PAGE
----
The authors of this Viewpoint argue that the currently used definitions of cardiorenal syndrome fail to take into account the complex bidirectional nature of the relationship between the heart and kidneys. They propose a new classification of the condition, comprising five subtypes that are distinguished on the basis of the primary and secondary pathology and its chronology. Examples of each subtype are provided.

    • Claudio Ronco
    • , Andrew A House
    •  & Mikko Haapio
  • Viewpoint |

    In the late 1990s, a series of papers described the isolation and propagation of calcified, nanometer-sized structures from calf serum and diseased tissues. These findings prompted researchers at the Mayo Clinic, Rochester, MN to investigate the possibility that transmissible biologic nanoparticles could be responsible for pathologic calcification in the kidneys and blood vessels. Here, a member of the Mayo group summarizes the research to date in this exciting field.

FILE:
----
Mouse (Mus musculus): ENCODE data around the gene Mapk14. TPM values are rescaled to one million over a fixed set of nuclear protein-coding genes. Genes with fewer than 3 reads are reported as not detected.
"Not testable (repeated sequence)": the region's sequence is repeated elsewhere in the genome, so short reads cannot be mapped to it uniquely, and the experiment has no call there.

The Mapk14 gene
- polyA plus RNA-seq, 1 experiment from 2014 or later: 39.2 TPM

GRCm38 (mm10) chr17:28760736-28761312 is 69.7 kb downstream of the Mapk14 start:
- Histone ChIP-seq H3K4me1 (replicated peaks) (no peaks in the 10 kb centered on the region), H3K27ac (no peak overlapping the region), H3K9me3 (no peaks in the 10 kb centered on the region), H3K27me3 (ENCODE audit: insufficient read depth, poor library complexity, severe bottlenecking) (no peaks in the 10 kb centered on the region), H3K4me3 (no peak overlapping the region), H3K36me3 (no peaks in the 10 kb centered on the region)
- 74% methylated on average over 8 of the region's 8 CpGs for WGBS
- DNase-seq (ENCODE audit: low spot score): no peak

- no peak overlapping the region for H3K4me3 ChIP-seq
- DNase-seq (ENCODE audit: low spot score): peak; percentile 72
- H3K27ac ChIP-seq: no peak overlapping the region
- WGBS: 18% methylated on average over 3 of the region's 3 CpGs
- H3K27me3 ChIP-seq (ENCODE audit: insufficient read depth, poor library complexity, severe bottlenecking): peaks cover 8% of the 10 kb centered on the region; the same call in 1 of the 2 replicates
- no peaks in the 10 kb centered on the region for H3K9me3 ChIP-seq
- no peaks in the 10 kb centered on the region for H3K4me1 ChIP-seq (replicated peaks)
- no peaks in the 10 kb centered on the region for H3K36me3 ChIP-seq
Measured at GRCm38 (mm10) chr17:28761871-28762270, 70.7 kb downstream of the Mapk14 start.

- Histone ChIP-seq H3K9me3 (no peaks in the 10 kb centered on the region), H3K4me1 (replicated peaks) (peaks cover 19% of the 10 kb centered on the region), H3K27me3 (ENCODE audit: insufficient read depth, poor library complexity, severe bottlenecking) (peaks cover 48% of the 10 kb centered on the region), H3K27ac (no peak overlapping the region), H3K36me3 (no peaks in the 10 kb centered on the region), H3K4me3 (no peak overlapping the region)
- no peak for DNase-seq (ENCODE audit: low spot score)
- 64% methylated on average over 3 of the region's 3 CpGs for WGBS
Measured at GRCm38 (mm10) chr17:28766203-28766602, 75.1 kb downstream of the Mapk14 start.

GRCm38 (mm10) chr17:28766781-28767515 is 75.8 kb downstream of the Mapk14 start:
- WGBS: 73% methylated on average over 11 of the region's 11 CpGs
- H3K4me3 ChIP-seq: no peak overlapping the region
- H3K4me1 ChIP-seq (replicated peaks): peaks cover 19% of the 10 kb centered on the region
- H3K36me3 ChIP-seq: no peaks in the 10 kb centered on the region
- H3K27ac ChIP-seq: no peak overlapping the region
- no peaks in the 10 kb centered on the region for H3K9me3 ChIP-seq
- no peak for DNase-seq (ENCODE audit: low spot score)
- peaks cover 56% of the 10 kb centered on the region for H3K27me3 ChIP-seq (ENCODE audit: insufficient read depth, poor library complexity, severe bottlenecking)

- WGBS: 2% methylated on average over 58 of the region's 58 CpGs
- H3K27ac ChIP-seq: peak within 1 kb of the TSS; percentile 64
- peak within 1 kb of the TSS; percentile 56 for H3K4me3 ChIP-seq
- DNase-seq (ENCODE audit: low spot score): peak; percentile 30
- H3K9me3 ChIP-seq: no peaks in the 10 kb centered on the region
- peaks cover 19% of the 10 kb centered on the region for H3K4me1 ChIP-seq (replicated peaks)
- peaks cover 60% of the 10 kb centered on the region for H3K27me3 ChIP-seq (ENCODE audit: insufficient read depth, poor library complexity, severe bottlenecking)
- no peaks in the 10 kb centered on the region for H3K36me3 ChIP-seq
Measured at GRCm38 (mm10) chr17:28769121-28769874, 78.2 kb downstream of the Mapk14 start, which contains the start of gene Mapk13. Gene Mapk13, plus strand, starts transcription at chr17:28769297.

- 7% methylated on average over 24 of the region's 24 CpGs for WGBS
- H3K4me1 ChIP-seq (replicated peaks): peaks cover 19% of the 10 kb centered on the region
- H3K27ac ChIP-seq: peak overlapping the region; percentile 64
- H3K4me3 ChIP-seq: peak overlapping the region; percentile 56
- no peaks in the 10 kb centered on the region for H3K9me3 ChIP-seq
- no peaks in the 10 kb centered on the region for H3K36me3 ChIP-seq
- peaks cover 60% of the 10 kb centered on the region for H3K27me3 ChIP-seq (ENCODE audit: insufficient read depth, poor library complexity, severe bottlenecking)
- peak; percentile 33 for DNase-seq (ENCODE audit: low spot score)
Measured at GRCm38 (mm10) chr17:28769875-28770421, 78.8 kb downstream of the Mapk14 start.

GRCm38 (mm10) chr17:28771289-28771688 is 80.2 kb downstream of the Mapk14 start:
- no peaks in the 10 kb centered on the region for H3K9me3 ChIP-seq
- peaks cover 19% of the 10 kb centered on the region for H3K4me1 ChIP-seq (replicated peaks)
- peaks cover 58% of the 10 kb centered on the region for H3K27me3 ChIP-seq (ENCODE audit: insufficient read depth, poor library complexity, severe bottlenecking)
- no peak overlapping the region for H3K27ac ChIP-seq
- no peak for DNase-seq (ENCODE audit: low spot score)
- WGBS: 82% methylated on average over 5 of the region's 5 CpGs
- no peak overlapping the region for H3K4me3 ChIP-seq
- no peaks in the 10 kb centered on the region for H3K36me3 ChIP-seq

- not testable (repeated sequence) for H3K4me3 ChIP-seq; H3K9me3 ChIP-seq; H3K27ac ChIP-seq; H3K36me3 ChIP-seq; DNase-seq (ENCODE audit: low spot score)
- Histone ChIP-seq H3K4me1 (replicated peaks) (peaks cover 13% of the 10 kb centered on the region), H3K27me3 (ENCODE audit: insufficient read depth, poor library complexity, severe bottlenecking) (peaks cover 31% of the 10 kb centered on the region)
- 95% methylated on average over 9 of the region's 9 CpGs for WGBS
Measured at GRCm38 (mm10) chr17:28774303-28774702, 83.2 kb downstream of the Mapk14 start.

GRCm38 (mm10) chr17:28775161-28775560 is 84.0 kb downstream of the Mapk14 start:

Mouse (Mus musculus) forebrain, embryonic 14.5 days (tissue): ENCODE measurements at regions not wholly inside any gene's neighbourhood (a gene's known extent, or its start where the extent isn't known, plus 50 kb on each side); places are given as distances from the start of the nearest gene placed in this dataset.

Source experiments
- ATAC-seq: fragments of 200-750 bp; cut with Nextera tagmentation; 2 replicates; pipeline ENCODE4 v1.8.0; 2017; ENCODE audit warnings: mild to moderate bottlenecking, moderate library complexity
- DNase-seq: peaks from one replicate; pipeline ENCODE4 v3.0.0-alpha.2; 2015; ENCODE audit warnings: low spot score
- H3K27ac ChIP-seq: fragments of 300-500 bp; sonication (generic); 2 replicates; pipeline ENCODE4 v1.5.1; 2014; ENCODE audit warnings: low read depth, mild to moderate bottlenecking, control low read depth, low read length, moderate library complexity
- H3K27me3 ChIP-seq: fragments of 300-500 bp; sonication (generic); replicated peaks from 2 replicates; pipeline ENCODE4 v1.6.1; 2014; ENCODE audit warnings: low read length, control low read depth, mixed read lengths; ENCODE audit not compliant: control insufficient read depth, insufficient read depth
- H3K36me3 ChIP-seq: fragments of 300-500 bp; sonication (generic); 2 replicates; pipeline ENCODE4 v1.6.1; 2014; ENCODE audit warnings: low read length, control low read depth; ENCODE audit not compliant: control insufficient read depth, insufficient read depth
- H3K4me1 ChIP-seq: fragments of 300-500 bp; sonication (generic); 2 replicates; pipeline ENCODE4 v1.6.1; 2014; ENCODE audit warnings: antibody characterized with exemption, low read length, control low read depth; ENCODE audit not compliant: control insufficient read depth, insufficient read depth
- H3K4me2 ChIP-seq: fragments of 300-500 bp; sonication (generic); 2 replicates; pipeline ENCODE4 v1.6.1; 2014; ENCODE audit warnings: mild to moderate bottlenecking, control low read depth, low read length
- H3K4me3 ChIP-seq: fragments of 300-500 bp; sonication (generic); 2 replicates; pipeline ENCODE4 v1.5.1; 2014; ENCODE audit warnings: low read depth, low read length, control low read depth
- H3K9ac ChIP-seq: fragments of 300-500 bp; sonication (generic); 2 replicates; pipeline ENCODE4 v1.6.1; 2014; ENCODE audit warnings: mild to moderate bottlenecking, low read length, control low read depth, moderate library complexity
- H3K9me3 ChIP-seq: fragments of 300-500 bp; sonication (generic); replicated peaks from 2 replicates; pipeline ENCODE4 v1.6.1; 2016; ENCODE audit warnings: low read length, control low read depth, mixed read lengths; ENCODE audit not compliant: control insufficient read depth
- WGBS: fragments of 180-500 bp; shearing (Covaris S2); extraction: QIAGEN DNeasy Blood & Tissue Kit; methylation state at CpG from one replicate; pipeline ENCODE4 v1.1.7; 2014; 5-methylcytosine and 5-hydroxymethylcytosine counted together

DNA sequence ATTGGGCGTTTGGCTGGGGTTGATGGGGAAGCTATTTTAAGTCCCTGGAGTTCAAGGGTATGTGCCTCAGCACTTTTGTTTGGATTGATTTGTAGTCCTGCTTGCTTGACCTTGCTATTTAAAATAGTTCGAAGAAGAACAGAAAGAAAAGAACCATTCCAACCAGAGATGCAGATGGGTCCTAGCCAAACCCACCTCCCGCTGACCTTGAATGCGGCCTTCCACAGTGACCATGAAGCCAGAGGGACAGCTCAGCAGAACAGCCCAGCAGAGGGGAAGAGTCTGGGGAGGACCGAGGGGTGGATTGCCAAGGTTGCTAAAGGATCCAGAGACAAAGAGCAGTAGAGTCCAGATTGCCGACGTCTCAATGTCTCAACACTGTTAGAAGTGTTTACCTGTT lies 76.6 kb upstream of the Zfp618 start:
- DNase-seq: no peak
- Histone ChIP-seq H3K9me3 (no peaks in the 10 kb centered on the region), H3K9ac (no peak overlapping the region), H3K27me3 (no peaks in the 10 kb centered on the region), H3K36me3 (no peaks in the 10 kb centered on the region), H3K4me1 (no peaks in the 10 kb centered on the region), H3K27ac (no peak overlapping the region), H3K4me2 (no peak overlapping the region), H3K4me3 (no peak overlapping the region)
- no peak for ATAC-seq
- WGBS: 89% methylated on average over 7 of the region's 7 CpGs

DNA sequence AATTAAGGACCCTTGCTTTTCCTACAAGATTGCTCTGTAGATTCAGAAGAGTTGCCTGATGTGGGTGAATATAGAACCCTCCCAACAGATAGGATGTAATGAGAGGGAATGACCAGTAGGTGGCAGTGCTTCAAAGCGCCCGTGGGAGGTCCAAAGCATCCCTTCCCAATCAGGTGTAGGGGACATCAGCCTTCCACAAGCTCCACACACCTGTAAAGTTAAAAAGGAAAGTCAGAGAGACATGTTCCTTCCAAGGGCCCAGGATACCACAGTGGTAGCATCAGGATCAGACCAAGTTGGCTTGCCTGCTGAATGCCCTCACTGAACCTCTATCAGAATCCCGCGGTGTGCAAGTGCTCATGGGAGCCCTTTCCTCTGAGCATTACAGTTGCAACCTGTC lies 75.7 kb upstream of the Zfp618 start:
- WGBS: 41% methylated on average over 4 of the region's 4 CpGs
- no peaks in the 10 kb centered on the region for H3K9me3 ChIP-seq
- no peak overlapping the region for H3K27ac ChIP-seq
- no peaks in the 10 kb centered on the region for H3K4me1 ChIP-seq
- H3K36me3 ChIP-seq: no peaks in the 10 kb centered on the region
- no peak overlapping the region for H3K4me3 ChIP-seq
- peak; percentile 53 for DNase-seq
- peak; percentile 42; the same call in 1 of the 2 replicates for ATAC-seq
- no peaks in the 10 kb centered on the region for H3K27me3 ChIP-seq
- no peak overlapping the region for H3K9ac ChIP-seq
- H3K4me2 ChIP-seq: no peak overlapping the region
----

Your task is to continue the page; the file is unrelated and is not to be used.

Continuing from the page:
• John C Lieske
  • Viewpoint |

    Reports from Japan indicate that renal artery embolization holds promise for relieving the 'mass effect' symptoms of autosomal dominant polycystic kidney disease. Authors from the University of Maryland School of Medicine compare the safety and efficacy of this procedure with that of the techniques more widely used to relieve the symptoms of autosomal dominant polycystic kidney disease, including nephrectomy, cyst marsupialization and cyst decortication.

    • Matthew S Bremmer
    •  & Stephen C Jacobs
  • Viewpoint |